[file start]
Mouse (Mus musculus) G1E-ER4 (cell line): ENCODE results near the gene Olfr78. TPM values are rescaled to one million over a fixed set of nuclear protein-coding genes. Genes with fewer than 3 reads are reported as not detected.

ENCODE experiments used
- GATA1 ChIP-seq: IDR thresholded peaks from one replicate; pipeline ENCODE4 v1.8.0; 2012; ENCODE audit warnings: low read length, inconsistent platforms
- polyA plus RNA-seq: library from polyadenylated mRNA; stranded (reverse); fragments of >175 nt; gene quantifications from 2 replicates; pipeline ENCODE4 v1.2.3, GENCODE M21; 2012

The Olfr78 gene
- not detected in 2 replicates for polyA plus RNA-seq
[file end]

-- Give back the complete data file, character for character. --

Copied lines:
Mouse (Mus musculus) G1E-ER4 (cell line): ENCODE results near the gene Olfr78. TPM values are rescaled to one million over a fixed set of nuclear protein-coding genes. Genes with fewer than 3 reads are reported as not detected.

ENCODE experiments used
- GATA1 ChIP-seq: IDR thresholded peaks from one replicate; pipeline ENCODE4 v1.8.0; 2012; ENCODE audit warnings: low read length, inconsistent platforms
- polyA plus RNA-seq: library from polyadenylated mRNA; stranded (reverse); fragments of >175 nt; gene quantifications from 2 replicates; pipeline ENCODE4 v1.2.3, GENCODE M21; 2012

The Olfr78 gene
- not detected in 2 replicates for polyA plus RNA-seq